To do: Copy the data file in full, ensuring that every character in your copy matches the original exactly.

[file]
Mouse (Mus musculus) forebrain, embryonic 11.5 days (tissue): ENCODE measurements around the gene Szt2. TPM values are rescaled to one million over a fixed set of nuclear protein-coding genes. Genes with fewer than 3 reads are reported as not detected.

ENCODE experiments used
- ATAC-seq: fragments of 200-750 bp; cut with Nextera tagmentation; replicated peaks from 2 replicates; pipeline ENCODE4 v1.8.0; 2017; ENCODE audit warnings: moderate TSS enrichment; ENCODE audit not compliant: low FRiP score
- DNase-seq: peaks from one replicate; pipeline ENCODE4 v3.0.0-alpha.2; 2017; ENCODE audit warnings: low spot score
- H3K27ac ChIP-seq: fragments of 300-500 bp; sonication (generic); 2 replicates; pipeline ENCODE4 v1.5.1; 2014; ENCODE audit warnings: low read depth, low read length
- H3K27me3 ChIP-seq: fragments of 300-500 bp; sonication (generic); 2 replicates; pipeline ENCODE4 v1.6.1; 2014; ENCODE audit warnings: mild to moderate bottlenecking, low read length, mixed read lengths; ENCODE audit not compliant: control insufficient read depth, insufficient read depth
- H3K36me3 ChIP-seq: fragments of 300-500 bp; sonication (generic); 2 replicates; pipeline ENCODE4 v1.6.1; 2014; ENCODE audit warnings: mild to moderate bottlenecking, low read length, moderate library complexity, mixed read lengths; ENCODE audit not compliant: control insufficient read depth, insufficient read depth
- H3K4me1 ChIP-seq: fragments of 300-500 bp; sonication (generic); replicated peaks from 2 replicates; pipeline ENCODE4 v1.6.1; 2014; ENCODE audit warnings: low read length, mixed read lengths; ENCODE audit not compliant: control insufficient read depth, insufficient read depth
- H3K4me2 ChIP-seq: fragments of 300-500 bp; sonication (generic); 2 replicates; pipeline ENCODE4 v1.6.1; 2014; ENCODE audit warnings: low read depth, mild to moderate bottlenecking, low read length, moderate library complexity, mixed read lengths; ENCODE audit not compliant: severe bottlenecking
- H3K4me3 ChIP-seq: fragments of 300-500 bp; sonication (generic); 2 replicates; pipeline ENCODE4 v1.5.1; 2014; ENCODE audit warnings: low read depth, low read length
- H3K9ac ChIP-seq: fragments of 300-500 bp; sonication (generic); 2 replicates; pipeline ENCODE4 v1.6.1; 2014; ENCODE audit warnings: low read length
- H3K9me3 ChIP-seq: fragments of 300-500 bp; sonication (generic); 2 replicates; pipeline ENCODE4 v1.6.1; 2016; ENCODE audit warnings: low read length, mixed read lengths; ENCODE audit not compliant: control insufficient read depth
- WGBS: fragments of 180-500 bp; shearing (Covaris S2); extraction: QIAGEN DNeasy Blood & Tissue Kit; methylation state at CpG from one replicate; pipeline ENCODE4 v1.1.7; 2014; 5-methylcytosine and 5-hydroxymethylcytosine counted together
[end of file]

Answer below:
Mouse (Mus musculus) forebrain, embryonic 11.5 days (tissue): ENCODE measurements around the gene Szt2. TPM values are rescaled to one million over a fixed set of nuclear protein-coding genes. Genes with fewer than 3 reads are reported as not detected.

ENCODE experiments used
- ATAC-seq: fragments of 200-750 bp; cut with Nextera tagmentation; replicated peaks from 2 replicates; pipeline ENCODE4 v1.8.0; 2017; ENCODE audit warnings: moderate TSS enrichment; ENCODE audit not compliant: low FRiP score
- DNase-seq: peaks from one replicate; pipeline ENCODE4 v3.0.0-alpha.2; 2017; ENCODE audit warnings: low spot score
- H3K27ac ChIP-seq: fragments of 300-500 bp; sonication (generic); 2 replicates; pipeline ENCODE4 v1.5.1; 2014; ENCODE audit warnings: low read depth, low read length
- H3K27me3 ChIP-seq: fragments of 300-500 bp; sonication (generic); 2 replicates; pipeline ENCODE4 v1.6.1; 2014; ENCODE audit warnings: mild to moderate bottlenecking, low read length, mixed read lengths; ENCODE audit not compliant: control insufficient read depth, insufficient read depth
- H3K36me3 ChIP-seq: fragments of 300-500 bp; sonication (generic); 2 replicates; pipeline ENCODE4 v1.6.1; 2014; ENCODE audit warnings: mild to moderate bottlenecking, low read length, moderate library complexity, mixed read lengths; ENCODE audit not compliant: control insufficient read depth, insufficient read depth
- H3K4me1 ChIP-seq: fragments of 300-500 bp; sonication (generic); replicated peaks from 2 replicates; pipeline ENCODE4 v1.6.1; 2014; ENCODE audit warnings: low read length, mixed read lengths; ENCODE audit not compliant: control insufficient read depth, insufficient read depth
- H3K4me2 ChIP-seq: fragments of 300-500 bp; sonication (generic); 2 replicates; pipeline ENCODE4 v1.6.1; 2014; ENCODE audit warnings: low read depth, mild to moderate bottlenecking, low read length, moderate library complexity, mixed read lengths; ENCODE audit not compliant: severe bottlenecking
- H3K4me3 ChIP-seq: fragments of 300-500 bp; sonication (generic); 2 replicates; pipeline ENCODE4 v1.5.1; 2014; ENCODE audit warnings: low read depth, low read length
- H3K9ac ChIP-seq: fragments of 300-500 bp; sonication (generic); 2 replicates; pipeline ENCODE4 v1.6.1; 2014; ENCODE audit warnings: low read length
- H3K9me3 ChIP-seq: fragments of 300-500 bp; sonication (generic); 2 replicates; pipeline ENCODE4 v1.6.1; 2016; ENCODE audit warnings: low read length, mixed read lengths; ENCODE audit not compliant: control insufficient read depth
- WGBS: fragments of 180-500 bp; shearing (Covaris S2); extraction: QIAGEN DNeasy Blood & Tissue Kit; methylation state at CpG from one replicate; pipeline ENCODE4 v1.1.7; 2014; 5-methylcytosine and 5-hydroxymethylcytosine counted together